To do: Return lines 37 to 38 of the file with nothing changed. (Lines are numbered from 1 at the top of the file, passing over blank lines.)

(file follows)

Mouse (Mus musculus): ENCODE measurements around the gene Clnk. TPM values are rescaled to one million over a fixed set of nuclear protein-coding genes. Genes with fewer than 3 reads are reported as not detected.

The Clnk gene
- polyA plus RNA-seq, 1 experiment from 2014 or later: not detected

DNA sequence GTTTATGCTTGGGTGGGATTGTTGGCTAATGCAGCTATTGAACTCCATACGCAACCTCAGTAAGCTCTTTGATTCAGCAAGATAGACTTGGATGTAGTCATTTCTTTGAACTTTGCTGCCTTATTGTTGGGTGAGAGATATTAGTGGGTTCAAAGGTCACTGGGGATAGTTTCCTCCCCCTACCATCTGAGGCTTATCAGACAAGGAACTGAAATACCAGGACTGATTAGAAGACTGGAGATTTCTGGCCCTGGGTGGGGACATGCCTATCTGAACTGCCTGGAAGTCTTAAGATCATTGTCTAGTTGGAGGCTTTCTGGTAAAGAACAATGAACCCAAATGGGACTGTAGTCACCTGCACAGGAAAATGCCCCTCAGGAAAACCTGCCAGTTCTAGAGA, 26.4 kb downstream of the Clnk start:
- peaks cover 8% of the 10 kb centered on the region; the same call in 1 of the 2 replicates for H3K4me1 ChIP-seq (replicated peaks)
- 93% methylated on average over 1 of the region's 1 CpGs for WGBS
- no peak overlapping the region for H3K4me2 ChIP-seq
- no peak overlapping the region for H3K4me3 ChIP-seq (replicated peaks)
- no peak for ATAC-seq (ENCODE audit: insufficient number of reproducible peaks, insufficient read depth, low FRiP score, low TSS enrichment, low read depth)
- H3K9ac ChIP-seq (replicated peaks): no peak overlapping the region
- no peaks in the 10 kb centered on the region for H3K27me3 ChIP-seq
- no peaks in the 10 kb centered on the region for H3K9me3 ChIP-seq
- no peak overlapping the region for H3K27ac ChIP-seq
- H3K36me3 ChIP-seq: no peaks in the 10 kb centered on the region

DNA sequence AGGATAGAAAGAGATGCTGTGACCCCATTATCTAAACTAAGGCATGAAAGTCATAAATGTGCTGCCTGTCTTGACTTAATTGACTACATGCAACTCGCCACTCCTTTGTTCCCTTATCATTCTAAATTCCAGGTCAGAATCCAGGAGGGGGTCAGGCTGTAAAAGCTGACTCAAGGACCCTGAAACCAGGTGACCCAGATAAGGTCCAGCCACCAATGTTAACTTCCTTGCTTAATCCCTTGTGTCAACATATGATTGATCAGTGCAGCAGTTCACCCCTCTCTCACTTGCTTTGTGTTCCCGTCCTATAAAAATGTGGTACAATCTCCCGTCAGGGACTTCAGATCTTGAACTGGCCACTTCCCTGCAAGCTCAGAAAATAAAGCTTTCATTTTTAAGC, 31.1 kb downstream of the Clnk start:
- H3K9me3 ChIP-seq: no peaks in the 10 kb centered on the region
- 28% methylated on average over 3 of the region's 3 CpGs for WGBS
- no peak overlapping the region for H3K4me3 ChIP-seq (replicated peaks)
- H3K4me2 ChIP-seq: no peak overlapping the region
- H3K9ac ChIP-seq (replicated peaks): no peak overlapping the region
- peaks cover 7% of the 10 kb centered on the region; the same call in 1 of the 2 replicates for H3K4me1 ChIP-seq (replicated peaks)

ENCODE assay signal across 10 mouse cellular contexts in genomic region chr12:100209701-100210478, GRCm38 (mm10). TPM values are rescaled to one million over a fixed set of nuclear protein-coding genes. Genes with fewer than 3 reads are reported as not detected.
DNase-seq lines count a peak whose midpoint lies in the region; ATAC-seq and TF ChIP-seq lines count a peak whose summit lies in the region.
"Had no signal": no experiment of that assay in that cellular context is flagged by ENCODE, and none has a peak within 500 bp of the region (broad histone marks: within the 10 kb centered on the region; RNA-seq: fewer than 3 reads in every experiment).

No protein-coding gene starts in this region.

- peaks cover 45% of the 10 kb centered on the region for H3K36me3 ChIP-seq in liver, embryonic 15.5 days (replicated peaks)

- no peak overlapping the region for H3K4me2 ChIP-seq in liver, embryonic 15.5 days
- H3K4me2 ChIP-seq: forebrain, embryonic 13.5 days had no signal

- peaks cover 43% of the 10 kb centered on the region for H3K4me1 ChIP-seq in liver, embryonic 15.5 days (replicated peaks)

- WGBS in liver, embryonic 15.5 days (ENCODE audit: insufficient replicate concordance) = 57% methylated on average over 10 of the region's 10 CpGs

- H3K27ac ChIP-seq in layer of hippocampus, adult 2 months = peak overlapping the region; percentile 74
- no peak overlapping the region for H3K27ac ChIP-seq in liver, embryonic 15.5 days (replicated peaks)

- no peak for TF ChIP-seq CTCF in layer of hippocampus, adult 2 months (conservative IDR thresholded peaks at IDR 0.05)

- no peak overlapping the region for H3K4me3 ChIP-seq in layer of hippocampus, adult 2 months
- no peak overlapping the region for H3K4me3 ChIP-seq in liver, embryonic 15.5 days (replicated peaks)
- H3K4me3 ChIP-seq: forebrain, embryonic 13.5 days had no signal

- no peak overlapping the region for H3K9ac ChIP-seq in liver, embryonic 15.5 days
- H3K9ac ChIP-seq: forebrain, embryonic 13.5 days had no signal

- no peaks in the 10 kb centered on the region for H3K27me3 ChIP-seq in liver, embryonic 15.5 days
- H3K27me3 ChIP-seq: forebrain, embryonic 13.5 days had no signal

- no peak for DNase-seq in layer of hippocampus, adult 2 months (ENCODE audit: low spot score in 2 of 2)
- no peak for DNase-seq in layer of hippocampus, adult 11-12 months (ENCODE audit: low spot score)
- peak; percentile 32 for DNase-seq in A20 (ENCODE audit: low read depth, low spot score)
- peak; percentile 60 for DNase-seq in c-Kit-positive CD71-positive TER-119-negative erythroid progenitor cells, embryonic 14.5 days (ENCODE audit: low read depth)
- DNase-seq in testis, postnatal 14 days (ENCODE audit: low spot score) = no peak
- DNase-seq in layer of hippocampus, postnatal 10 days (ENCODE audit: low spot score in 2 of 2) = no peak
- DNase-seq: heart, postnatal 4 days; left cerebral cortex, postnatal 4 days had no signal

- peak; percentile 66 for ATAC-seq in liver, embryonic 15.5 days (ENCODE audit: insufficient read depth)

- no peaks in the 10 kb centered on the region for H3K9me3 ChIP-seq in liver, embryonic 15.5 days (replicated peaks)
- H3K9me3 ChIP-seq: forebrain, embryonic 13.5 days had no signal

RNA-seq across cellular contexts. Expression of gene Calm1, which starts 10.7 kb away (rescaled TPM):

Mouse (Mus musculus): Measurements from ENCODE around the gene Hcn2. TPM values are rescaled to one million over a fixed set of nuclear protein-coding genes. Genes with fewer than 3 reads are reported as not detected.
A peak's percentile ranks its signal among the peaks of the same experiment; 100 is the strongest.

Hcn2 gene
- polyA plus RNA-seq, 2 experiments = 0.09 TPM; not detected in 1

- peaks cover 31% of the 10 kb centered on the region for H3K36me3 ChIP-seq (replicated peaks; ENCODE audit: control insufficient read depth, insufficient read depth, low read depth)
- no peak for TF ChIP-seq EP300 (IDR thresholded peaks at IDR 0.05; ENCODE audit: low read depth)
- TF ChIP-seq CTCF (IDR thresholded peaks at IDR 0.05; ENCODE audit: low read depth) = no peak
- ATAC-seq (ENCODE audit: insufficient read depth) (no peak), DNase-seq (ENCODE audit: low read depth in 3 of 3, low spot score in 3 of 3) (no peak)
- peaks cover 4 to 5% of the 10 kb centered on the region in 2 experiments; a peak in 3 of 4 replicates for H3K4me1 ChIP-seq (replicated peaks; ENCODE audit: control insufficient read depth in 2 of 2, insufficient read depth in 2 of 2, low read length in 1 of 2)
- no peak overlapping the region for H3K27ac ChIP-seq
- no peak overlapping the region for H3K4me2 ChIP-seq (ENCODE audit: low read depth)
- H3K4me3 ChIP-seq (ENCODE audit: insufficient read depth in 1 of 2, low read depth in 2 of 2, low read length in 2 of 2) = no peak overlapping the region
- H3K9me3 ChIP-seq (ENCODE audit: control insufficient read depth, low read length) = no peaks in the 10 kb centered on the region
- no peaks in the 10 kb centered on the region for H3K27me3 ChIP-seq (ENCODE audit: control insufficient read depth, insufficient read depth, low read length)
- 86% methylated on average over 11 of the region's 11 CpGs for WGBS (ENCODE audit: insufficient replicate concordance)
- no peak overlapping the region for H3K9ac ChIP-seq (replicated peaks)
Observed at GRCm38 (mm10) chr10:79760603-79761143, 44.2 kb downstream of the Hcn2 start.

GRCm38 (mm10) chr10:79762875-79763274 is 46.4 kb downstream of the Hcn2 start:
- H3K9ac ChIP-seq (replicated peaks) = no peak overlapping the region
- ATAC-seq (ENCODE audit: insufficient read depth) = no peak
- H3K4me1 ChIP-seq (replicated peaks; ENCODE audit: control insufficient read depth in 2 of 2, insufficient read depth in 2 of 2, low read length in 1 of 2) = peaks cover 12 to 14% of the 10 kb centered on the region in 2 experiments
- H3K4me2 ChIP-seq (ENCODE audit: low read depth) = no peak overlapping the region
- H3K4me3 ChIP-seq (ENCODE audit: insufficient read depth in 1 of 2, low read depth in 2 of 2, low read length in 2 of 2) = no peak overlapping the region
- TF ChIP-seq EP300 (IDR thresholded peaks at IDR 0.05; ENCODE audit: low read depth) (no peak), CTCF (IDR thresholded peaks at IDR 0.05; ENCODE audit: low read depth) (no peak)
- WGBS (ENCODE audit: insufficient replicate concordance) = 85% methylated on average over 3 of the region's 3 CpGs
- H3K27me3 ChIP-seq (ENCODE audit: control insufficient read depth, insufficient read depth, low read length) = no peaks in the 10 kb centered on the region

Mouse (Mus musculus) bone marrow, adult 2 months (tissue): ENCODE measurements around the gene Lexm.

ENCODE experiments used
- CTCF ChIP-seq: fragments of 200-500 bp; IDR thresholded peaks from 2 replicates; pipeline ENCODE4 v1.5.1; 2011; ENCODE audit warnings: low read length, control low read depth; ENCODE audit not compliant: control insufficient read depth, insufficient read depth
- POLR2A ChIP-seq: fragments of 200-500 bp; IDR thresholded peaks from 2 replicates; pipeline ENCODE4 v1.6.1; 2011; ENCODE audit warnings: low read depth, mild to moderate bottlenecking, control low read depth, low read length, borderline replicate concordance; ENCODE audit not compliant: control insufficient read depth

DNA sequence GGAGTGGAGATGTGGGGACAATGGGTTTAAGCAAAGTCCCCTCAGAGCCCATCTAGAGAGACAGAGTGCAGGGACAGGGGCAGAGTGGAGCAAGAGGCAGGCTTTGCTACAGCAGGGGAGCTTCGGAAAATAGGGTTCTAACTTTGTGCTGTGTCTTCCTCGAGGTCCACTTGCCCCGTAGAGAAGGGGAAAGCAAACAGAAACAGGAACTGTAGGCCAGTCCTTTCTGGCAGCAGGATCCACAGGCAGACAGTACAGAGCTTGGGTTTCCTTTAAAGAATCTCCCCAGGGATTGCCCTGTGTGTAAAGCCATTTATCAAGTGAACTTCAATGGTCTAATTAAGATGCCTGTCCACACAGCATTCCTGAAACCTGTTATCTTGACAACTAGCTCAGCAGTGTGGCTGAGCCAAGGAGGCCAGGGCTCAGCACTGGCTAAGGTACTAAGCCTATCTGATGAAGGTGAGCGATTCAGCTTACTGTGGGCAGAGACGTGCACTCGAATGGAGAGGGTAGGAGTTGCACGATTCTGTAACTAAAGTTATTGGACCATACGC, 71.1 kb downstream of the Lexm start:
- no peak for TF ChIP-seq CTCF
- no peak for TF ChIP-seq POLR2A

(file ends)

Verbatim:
- no peak overlapping the region for H3K9ac ChIP-seq in liver, embryonic 15.5 days
- H3K9ac ChIP-seq: forebrain, embryonic 13.5 days had no signal